PRECIOUS could hardly contain her excitement on the walk to Teb and Pontsho’s house. She wondered what her new friends could have in store for her, but try as she might, she could not guess what it was. That’s the thing about a real surprise—you have no idea what it can possibly be, and the more you think about it, the harder it becomes to imagine what it is. Try it. Try to think of something that you don’t know anything about. Hard, isn’t it?

  After they had been walking for a while Teb said: “We’re just about there. Our house is just down there. See, near that hill? Where those trees are? That’s our place.”

  They were now outside the village, and there were no other buildings to be seen. There were plenty of trees, though, and it took Precious a few moments to work out which trees Teb meant. But then she saw a wisp of smoke rising up into the sky and she knew that this was from somebody’s cooking fire. And, sure enough, when her eye followed the smoke down she saw that there was a small house tucked away at the end of it. So that was their place.

  They followed the path that led to the house and soon they were there.

  “This is our place,” said Teb. “This is where we live.”

  Precious looked at the house. It was not very large and she wondered how everybody could fit inside. But she did not want to say anything about that, as people are usually proud of their houses and do not like other people (and that means us) to point out that their houses are too small, or too uncomfortable, or the wrong shape.

  And so she said, ‘That’s a nice house, Teb.”

  That was not a lie. It is not a lie to say something nice to somebody. You have to remember that you can usually find something good to say about anything if you look hard enough. And it’s kind too, and Precious Ramotswe was a kind girl, as everybody knew.

  Teb beamed with pleasure. “Thank you,” she said. “It’s a bit small maybe, but then my brother sleeps out at the back, under a shelter, and so he doesn’t take up much room. And my grandfather sleeps during the day and so he doesn’t really need a bed at night—he just sits in his chair until morning. He’s very happy.”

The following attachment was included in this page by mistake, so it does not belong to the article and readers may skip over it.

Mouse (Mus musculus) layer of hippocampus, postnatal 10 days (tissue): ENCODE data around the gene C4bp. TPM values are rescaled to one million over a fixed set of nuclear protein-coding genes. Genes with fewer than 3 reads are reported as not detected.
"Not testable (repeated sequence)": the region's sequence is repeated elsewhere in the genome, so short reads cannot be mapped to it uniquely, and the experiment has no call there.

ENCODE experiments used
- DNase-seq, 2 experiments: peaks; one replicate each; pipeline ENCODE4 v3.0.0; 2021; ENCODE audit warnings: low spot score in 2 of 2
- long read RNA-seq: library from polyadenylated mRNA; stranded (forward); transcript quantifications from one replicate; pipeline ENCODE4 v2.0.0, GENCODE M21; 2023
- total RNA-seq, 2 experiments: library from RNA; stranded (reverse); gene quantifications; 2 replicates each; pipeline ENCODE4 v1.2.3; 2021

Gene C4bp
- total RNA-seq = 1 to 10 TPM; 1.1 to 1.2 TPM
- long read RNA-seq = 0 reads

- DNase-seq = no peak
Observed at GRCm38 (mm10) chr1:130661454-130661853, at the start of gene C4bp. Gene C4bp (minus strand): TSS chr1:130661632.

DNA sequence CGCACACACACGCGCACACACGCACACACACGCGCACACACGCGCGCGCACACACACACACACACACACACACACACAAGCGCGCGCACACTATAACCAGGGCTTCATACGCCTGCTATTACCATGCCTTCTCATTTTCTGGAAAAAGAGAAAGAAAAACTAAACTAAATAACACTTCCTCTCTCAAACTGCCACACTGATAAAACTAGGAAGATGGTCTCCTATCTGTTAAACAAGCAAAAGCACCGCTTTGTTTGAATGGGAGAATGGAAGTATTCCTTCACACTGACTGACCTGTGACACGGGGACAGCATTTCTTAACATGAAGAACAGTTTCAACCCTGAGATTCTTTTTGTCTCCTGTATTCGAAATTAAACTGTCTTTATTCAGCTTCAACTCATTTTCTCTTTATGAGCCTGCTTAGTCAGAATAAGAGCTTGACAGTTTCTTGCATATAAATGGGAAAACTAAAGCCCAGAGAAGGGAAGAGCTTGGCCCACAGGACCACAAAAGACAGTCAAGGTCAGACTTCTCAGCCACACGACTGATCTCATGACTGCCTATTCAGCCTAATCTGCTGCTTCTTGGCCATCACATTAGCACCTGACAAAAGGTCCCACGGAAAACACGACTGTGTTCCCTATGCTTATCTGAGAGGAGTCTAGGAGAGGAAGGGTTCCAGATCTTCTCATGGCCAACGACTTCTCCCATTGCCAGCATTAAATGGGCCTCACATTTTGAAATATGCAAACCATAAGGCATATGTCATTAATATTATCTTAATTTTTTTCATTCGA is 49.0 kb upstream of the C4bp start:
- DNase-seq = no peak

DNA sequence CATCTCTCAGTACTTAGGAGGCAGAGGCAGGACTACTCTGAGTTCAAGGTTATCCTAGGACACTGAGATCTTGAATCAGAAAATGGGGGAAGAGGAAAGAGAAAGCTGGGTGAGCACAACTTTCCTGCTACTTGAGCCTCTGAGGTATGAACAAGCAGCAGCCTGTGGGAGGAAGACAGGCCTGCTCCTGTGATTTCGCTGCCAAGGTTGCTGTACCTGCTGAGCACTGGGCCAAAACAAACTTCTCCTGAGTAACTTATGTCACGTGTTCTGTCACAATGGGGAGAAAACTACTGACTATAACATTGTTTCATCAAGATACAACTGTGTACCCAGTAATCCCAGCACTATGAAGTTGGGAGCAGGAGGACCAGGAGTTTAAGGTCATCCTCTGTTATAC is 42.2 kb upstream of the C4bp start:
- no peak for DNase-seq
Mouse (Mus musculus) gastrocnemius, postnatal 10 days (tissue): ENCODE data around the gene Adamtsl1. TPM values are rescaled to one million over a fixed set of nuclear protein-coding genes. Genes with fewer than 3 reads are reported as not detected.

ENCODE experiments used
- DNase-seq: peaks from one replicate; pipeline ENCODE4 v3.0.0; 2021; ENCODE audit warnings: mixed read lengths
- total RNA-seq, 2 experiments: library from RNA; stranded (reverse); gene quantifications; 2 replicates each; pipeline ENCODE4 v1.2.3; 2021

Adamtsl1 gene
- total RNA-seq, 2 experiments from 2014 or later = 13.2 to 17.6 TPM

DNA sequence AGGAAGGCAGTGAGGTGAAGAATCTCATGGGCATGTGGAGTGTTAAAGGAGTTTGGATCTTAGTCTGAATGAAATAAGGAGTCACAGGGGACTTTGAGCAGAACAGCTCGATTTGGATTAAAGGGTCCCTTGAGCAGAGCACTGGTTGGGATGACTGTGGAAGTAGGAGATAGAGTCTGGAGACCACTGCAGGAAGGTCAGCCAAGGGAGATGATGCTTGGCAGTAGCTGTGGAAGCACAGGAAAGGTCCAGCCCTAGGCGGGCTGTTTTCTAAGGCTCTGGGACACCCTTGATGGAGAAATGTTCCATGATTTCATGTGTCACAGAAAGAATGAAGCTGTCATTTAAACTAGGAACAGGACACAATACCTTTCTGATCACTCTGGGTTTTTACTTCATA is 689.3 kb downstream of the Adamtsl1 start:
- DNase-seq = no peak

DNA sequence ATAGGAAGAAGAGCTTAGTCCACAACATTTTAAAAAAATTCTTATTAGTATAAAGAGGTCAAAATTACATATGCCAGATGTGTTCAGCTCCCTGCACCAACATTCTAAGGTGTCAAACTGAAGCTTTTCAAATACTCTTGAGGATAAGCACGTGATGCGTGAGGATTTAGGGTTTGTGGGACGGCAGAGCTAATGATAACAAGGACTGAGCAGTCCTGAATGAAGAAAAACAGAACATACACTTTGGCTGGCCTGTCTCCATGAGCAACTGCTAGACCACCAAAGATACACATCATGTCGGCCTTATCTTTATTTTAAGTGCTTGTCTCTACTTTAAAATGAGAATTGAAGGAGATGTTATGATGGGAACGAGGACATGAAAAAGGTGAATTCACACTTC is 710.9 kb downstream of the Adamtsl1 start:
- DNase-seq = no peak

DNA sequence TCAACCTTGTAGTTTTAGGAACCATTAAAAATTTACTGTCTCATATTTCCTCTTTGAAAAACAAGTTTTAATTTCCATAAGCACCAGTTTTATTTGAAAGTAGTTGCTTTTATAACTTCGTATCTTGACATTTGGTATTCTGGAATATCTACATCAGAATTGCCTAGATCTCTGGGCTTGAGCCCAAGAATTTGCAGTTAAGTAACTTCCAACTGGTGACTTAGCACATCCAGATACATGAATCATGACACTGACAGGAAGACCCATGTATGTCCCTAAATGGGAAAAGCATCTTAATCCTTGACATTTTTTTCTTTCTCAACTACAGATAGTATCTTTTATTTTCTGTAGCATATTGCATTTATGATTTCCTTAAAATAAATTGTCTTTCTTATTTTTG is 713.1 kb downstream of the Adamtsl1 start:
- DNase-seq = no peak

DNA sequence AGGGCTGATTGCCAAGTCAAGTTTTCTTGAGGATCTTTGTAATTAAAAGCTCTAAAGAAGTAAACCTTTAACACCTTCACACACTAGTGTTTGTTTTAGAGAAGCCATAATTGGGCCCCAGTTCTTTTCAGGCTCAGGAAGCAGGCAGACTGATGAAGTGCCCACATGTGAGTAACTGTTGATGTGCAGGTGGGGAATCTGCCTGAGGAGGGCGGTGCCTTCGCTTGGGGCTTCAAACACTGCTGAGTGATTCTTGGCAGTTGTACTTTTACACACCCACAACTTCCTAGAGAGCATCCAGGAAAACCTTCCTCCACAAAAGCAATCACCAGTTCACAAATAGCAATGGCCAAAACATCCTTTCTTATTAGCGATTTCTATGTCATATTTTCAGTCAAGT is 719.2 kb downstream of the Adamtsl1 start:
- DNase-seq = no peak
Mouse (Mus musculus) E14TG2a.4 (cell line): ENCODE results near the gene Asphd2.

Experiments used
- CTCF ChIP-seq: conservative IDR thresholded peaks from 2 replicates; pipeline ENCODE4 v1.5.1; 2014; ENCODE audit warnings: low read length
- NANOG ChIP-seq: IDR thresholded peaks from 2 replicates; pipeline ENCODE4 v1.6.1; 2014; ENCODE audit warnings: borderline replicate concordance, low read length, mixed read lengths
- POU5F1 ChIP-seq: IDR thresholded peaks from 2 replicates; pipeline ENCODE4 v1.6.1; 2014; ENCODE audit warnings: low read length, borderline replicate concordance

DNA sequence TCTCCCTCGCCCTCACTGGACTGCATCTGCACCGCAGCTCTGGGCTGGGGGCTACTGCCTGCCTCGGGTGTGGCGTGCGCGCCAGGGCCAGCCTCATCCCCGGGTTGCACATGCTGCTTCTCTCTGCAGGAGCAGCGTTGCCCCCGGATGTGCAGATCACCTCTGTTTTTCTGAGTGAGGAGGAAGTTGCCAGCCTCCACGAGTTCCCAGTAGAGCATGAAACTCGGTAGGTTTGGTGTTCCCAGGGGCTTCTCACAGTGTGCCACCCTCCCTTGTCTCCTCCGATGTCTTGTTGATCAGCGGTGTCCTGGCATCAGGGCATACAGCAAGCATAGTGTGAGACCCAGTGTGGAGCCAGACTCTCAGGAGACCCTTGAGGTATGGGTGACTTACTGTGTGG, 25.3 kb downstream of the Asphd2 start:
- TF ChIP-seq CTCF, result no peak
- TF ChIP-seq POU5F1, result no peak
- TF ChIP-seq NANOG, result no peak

Precious looked about her. In front of the house she saw two chairs, and in those two chairs she suddenly noticed that there were two very old people, both wearing hats that had been pulled down over their eyes.

  “That’s my grandfather and grand- mother,” explained Teb. “You may think they can’t see anything, with those hats pulled over their eyes, but they can. They have small holes in the hats, you see, and they see through those.”

  Precious looked again, and saw that Teb was right. There were small holes in the hats and through those holes she could just make out … eyes.

  And then one of the people raised a hand to wave to her, and then the other did the same thing. So Precious waved back.

  Teb and Pontsho took Precious to say hello to their grandparents. Precious did this, and was greeted very kindly.

  “How do you do?” asked the grand- father. “You are very welcome. Thank you for coming. Good day.”

  And the grandmother said: “How are you? It is very nice to see you. Good day too, my dear.”

  Then Teb took her into the kitchen, which was the first room that you went into when you entered the front door. There she met Teb’s mother and her aunt, who were both busy crushing grain in a large tub. Some people don’t know that bread comes from grain. You do, of course, but others have to be told that not everybody can go into a shop and buy a loaf of bread. Some people don’t have shops anywhere near them, and some don’t have the money to buy bread. So they have to make it. And it tastes delicious!

  They went outside again, and at last Precious learned what the big surprise was. And it was truly surprising. It was the sort of surprise that she would never have guessed, even if she had tried to do so for hours and hours.

  What was this surprise? Well, here it is. It was a MEERKAT.

  Now, what exactly is a meerkat? Well, it’s not a cat. And it’s not a squirrel, nor a racoon, nor a … Perhaps it’s a mongoose, but it’s easiest to think of them as being … just meerkats. They look like meerkats and they do the things that meerkats do—which is just what this meerkat now did, standing up on its hind legs, its front paws held out for balance, and its small black nose sniffing at the air with the greatest possible interest.

  “A meerkat!” exclaimed Precious. “You’ve got a meerkat!”

  Teb smiled. “Yes,” she said. “This is Kosi. He belongs to my brother. His name means chief.”